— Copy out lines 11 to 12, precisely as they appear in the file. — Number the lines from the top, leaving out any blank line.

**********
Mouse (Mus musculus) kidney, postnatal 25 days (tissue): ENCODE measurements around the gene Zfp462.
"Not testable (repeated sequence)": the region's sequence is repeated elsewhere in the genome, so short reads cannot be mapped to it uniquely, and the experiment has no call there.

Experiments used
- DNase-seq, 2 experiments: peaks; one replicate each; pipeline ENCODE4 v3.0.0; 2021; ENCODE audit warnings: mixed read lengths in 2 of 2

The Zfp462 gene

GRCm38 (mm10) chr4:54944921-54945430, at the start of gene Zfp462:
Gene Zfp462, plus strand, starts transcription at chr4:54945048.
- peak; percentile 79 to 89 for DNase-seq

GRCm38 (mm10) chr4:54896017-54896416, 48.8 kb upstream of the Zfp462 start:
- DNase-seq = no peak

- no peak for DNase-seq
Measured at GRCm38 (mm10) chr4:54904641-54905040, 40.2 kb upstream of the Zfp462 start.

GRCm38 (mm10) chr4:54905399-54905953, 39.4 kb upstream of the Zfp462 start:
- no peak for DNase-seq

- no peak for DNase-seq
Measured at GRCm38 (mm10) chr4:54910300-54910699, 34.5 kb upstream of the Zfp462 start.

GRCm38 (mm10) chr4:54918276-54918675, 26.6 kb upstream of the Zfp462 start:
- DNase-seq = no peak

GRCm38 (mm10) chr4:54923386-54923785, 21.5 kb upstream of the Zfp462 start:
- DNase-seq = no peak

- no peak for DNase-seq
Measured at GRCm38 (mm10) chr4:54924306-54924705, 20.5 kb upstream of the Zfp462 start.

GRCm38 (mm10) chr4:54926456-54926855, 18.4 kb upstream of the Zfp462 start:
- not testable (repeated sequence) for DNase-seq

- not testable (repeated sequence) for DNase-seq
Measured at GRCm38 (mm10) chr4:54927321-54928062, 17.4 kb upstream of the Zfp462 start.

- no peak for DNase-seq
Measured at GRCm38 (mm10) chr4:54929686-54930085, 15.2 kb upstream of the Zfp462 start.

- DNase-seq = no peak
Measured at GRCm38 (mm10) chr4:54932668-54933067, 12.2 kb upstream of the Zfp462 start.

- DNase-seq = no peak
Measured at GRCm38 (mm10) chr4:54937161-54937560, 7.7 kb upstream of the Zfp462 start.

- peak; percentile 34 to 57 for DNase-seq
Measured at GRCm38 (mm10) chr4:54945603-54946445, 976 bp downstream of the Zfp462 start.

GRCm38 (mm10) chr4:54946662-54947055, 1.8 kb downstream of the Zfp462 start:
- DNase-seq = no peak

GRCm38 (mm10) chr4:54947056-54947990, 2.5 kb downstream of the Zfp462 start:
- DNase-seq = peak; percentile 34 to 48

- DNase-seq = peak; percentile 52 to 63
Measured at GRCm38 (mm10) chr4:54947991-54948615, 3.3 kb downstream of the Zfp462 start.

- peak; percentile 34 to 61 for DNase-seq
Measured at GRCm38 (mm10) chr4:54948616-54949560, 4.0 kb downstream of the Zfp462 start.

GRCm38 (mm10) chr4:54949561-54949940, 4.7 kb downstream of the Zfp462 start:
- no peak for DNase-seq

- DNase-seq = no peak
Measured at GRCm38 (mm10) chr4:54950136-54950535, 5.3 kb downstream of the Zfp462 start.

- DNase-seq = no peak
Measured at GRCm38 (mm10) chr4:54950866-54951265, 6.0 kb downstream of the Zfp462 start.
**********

- no peak for DNase-seq
Measured at GRCm38 (mm10) chr4:54904641-54905040, 40.2 kb upstream of the Zfp462 start.